Community health workers improved homebound care during pandemic, finds study

covid nurse

Staying healthy and connected was difficult for everyone during the COVID-19 pandemic, but especially so for homebound older patients and their caregivers. Fortunately, a program developed by the geriatrics and supportive care team of The University of Texas Health Science Center at San Antonio effectively integrated community health workers (“promotores de salud” in Spanish) into patient outreach to improve health. Thanks to the program, annual visits to older adults with type 2 diabetes, dementia and other health issues in underserved areas of Bexar County, Texas, doubled from pre-pandemic levels.

The program, described July 24 in Annals of Family Medicine, resulted in a 17% reduction in inpatient hospital admissions and an 11% decline in emergency room visits among the homebound patients served. Most of the patients seen by the practice are older than 85.

“Promotores act as a bridge,” said Neela K. Patel, MD, MPH, CMD, FAAFP, associate professor of family and community medicine at UT Health San Antonio and chief of the Division of Geriatrics and Supportive Care. “They communicate to the patient who we are and what our role is, and how we are trying to support the patient, and they communicate the family’s and the patient’s concerns to us. It helps us to respect the patient’s choices and values and provide care that is respectful from a patient’s perspective and not from our perspective.”

Visits typically aren’t made by a promotora (a female CHW) and a physician together. When the doctor sees that a patient needs help beyond medical care, such as with various kinds of community resources, a promotora is assigned to help with those issues.

“The patients we serve may need help with caregivers, with getting benefits sorted out, with medications, with transportation or with starting Meals on Wheels,” Patel said. “We ask the promotora to either go before us or between our visits to the home.”

Patel, senior author of the research, holds two endowed faculty chairs at UT Health San Antonio: the Joe R. and Teresa Lozano Long Chair in Geriatrics and Community Senior Care and the Glenn and Ann Biggs Distinguished Chair in Alzheimer’s Patient Care.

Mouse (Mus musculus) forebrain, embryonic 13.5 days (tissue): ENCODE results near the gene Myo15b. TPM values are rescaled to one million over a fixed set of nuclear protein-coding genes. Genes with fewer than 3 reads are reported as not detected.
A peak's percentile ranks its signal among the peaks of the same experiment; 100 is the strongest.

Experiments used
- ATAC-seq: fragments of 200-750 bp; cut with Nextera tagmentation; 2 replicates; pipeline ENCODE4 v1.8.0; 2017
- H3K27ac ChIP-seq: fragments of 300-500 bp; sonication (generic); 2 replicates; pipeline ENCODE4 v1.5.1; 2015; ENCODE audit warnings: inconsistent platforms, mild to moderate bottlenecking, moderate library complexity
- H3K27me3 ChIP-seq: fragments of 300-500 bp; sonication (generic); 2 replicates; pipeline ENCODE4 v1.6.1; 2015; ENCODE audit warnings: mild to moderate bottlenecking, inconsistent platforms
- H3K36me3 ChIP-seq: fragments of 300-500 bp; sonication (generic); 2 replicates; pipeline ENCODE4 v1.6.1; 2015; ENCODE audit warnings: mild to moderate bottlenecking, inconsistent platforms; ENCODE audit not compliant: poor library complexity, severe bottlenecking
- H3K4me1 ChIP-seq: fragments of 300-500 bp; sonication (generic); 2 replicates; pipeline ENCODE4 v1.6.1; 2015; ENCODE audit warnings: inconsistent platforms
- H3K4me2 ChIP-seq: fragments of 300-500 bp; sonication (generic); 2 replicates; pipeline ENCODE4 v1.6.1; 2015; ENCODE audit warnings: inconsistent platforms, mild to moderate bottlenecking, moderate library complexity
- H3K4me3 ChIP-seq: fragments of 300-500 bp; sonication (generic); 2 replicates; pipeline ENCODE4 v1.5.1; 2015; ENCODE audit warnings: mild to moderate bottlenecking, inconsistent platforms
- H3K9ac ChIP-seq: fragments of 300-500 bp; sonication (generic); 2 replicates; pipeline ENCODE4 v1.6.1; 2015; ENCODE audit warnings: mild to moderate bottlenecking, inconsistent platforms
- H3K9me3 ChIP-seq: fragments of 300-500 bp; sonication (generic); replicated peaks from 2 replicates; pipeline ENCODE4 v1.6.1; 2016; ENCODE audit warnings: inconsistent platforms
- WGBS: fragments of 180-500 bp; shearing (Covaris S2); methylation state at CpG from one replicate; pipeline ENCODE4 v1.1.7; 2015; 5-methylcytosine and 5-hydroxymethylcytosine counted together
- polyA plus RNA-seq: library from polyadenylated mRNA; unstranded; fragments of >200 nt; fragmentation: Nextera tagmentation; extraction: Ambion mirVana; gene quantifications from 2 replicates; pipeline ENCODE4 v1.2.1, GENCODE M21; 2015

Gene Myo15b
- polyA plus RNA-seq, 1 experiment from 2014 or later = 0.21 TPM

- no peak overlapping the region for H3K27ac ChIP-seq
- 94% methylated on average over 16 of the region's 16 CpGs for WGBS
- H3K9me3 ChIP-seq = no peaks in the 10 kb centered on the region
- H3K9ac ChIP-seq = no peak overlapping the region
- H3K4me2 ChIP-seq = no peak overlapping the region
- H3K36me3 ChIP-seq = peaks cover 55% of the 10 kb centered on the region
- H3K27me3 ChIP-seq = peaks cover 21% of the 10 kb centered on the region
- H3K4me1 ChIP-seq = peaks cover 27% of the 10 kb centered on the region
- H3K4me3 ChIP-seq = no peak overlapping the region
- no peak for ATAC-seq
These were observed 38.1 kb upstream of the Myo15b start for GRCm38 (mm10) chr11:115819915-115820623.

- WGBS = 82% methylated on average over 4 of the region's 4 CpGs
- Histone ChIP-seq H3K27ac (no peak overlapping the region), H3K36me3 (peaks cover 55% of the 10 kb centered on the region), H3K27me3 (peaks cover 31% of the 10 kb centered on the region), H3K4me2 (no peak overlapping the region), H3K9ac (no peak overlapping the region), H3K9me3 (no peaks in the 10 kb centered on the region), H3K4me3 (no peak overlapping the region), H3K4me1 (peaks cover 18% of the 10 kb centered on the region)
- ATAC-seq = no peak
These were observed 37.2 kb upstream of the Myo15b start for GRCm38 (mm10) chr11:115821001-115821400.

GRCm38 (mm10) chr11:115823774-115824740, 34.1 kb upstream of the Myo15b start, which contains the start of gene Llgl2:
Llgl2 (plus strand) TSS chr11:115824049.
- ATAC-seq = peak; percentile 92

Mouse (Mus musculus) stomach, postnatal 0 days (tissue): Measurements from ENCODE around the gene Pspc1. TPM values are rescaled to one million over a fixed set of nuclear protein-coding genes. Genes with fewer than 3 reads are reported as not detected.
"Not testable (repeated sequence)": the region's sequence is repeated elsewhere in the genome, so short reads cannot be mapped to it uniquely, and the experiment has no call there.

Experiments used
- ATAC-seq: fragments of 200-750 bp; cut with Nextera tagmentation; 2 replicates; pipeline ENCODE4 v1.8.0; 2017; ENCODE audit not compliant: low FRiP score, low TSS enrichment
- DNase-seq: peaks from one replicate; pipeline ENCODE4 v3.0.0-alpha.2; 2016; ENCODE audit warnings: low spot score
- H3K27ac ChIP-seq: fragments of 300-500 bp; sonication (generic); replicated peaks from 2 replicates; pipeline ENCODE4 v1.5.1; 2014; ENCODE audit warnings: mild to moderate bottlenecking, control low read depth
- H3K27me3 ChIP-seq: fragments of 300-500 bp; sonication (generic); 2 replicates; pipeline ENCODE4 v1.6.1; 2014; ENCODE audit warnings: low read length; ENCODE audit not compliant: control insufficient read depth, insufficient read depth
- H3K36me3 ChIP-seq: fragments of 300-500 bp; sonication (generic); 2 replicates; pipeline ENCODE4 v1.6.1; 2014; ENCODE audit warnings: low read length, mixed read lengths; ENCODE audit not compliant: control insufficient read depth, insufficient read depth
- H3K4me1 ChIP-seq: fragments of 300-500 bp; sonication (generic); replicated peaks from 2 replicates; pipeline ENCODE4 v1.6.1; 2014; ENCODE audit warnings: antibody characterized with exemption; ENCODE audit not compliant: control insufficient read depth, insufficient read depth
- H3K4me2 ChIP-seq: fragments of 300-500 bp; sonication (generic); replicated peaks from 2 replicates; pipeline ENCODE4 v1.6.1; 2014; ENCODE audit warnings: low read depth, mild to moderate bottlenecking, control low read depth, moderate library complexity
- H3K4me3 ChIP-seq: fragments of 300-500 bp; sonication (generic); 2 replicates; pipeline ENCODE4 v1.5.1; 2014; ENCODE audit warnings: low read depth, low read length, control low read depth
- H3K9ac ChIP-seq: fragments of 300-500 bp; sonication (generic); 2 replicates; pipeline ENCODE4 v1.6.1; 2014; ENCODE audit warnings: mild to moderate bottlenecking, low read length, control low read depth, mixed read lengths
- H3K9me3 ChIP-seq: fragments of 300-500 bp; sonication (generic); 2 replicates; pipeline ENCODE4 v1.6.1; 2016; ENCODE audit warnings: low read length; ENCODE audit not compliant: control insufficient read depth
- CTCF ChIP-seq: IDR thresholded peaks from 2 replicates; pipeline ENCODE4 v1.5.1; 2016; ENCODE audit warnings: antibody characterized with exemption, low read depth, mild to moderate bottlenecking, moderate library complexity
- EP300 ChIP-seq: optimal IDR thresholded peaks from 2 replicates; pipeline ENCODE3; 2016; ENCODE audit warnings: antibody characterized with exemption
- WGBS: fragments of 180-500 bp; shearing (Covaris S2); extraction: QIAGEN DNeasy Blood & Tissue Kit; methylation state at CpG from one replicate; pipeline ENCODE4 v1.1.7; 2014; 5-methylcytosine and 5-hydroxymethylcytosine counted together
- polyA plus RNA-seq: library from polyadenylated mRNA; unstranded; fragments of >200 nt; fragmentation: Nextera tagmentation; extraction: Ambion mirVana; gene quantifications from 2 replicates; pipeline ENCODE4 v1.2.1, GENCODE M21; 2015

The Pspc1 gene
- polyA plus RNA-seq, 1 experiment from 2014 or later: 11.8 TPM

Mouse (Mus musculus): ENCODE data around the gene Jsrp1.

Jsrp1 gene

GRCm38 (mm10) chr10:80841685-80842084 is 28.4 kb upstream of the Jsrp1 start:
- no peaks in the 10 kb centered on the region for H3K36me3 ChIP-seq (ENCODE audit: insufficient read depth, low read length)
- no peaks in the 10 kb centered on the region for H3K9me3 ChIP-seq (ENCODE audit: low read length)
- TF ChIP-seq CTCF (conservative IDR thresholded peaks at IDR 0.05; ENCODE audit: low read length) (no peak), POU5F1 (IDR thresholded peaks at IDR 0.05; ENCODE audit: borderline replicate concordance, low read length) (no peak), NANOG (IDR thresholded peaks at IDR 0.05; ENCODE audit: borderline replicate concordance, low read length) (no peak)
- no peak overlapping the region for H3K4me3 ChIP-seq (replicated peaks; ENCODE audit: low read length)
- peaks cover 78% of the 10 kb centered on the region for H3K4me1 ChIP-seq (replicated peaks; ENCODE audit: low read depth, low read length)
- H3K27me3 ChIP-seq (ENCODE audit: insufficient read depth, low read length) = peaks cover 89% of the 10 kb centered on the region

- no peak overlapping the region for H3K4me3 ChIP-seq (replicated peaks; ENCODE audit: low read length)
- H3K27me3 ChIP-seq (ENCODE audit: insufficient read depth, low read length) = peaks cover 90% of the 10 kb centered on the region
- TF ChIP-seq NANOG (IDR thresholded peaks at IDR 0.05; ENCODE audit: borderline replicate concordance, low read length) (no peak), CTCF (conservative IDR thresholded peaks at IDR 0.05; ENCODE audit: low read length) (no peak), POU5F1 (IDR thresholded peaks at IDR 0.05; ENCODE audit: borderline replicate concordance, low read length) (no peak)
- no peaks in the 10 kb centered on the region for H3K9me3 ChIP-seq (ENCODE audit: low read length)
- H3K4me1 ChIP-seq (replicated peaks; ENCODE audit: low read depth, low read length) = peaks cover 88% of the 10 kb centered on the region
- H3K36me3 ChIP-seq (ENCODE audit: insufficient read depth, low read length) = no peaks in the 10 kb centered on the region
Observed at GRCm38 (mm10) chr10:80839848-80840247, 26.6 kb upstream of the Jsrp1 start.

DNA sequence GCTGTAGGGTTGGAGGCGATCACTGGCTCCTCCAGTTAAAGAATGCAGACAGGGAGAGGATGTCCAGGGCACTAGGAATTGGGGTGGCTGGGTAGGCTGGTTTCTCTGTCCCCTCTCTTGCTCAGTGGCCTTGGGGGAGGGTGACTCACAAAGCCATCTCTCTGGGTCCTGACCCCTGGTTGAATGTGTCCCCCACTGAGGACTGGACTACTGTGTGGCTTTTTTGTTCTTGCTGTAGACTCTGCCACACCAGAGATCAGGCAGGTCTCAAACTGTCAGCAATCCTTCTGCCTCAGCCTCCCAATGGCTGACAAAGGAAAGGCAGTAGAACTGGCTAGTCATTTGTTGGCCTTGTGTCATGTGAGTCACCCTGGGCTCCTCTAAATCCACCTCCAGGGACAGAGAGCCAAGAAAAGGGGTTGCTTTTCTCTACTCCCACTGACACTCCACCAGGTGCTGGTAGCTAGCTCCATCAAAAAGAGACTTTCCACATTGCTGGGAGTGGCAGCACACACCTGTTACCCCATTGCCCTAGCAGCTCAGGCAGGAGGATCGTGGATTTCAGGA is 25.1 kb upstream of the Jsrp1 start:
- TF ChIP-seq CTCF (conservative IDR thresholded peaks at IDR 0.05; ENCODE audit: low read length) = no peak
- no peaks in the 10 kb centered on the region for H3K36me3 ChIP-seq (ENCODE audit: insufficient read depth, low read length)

Older patients may have difficulty remembering and following a physician’s advice.

“If the individual’s diabetes isn’t getting any better, or the caregiver for a person with dementia is having problems with behavior and all that, then the promotora goes and visits with them and gets us the inside story,” Patel said. “It really helps us take better care of our patients.”

Preventing ER visits and hospital stays is one of the community health worker’s biggest roles.

“Basically, promotores have the trust and the relationship, and they reinforce with the patients and caregivers that they are available to them 24/7,” Patel said.

When a patient or caregiver has difficulty reaching the office, he or she has a direct line with the promotora.

“A caregiver may let us know that the patient is very sick but doesn’t want to go to the ER,” Patel said. “The caregiver asks if we can do a same-day visit with them. We have three physicians and four nurse practitioners, one of whom will then be assigned to make the visit.”

Older patients who are homebound don’t want to go to the hospital. “In fact, when it is really needed, we have to tell them, “You know, I really wish I could give you all the treatment here, but I cannot,'” Patel said. “‘The best thing for you is to go to the hospital, and I will get you directly admitted, or I will talk to the ER doctors so you don’t have to wait so long.'”

The Division of Geriatrics and Supportive Medicine began the integration of community health workers into older patient care by partnering with a San Antonio not-for-profit called the House of Neighborly Service that had two CHWs. A grant called Impact San Antonio assisted the process.

Over time, the division added its own promotores as well as nurse practitioners. A grant from the Nancy Smith Hurd Foundation enabled the hiring of the first promotores.

The Glenn Biggs Institute for Alzheimer’s and Neurodegenerative Diseases at UT Health San Antonio helped the division to hire another promotora.

Patients who need supportive care are seen frequently.

“They are very frail and burdened with advanced dementia, heart disease, heart failure or COPD, and they really don’t want to go to the hospital,” Patel said.

“That’s why we see them frequently admitted to our supportive care program,” she said. “After we have a care plan, the promotora makes sure that they follow it.”

Each promotora follows about 10 to 12 patients monthly. When a patient’s care stabilizes, she moves on to other patients who need more frequent visits.

Visits by promotores are documented in the practice’s electronic medical record. This reflects the integration of promotores into the geriatric and supportive care team.

More information:
Clinicians and Promotorés Teaming to Provide In-Home Primary Care to Frail Older Adults, Annals of Family Medicine (2023).

Journal information:
Annals of Family Medicine

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